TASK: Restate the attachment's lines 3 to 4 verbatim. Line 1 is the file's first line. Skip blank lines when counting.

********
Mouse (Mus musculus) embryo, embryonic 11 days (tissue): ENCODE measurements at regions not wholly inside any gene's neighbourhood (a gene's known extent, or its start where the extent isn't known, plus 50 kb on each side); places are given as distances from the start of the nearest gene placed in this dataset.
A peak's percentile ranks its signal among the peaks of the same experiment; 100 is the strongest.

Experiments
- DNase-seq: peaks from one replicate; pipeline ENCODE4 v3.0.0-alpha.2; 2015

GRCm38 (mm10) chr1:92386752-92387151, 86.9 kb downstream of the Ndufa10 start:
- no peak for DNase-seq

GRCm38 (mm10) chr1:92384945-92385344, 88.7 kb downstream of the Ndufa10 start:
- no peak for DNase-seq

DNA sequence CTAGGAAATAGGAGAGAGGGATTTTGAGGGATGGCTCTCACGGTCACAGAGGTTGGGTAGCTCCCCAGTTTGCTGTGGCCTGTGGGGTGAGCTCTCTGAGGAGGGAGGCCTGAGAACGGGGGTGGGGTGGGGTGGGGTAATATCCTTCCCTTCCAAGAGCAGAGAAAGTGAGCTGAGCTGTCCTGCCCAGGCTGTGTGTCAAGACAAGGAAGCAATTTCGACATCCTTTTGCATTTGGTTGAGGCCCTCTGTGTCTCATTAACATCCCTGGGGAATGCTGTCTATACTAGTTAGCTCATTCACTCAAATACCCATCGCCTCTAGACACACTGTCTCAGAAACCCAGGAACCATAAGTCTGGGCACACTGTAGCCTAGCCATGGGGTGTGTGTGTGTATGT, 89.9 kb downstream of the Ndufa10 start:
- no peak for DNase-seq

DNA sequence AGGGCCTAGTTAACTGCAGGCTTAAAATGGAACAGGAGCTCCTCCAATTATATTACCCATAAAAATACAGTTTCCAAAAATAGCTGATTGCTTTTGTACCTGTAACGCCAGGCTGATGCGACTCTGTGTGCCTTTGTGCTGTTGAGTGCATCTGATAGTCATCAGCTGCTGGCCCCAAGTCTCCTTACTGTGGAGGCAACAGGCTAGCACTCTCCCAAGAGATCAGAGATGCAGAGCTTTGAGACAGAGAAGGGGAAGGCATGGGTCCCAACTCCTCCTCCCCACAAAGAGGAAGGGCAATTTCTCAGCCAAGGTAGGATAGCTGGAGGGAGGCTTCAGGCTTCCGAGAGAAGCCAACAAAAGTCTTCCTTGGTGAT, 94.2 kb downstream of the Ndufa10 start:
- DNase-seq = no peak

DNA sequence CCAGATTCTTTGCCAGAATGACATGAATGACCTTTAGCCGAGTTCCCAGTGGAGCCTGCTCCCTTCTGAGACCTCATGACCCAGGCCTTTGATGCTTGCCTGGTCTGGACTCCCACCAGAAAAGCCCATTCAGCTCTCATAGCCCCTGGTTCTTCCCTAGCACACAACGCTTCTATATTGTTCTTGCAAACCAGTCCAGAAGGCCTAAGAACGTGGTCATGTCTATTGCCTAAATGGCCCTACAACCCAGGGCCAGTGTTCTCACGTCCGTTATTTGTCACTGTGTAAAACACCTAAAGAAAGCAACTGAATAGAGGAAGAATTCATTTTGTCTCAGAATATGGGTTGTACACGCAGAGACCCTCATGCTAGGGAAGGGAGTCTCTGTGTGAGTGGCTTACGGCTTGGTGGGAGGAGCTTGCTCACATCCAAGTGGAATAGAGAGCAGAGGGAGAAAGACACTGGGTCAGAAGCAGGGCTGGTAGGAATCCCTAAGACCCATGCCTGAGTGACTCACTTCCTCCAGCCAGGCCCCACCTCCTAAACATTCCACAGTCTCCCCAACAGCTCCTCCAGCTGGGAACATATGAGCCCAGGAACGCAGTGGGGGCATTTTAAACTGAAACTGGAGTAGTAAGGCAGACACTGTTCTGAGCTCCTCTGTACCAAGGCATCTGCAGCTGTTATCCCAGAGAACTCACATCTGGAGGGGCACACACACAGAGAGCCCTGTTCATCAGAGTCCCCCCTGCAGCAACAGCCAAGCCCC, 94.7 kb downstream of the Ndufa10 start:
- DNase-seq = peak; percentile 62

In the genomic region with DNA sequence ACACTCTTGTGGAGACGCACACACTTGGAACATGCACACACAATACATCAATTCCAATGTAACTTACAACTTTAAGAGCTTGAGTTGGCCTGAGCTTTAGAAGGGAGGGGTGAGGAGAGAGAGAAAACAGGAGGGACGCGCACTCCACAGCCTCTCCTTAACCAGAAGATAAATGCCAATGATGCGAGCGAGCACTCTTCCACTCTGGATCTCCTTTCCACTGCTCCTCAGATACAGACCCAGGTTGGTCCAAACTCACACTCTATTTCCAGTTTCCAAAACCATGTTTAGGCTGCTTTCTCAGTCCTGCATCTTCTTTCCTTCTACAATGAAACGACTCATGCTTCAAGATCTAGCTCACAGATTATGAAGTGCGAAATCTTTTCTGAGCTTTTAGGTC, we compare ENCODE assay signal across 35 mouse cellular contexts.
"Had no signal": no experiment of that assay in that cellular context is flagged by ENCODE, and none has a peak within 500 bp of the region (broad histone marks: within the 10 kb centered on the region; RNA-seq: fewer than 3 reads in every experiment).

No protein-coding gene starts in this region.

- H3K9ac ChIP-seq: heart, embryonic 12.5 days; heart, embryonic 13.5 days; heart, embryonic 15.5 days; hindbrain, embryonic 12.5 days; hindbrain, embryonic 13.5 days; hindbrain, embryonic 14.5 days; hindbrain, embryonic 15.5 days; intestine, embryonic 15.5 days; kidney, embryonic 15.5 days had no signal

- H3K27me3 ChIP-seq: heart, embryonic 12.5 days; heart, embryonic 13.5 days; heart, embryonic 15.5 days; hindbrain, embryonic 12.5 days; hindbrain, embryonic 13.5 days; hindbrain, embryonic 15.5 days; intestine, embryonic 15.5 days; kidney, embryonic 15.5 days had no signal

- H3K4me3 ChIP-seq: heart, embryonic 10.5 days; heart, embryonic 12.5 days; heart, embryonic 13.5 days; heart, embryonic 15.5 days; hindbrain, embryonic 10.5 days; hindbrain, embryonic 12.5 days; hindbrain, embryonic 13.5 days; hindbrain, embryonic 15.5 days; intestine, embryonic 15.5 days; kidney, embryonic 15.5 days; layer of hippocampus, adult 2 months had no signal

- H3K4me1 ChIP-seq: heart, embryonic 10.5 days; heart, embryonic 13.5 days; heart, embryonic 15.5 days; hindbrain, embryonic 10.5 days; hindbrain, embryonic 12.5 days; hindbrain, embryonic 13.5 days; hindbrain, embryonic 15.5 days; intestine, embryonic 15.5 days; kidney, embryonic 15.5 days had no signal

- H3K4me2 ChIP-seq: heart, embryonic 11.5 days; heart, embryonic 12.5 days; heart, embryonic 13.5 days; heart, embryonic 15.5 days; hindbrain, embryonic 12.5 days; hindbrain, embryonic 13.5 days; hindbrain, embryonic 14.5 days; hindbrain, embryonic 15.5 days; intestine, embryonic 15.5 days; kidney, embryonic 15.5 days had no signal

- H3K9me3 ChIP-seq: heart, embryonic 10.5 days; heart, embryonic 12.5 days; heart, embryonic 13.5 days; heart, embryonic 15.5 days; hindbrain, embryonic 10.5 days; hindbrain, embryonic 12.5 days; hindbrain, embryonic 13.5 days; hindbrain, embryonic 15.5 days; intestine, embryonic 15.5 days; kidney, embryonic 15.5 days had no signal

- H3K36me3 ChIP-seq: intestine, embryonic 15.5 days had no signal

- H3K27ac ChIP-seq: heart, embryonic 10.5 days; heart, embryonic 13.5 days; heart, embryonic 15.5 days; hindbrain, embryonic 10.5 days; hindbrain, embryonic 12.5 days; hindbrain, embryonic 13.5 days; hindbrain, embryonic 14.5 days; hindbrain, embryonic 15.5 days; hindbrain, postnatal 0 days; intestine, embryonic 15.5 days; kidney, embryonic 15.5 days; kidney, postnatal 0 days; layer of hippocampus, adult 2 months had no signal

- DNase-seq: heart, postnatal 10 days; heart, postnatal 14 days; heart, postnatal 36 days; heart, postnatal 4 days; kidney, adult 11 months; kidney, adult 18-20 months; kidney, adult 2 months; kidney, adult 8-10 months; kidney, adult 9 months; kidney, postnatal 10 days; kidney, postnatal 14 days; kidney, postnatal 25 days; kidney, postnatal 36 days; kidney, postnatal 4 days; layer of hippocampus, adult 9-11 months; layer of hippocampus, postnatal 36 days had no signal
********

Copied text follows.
Experiments
- DNase-seq: peaks from one replicate; pipeline ENCODE4 v3.0.0-alpha.2; 2015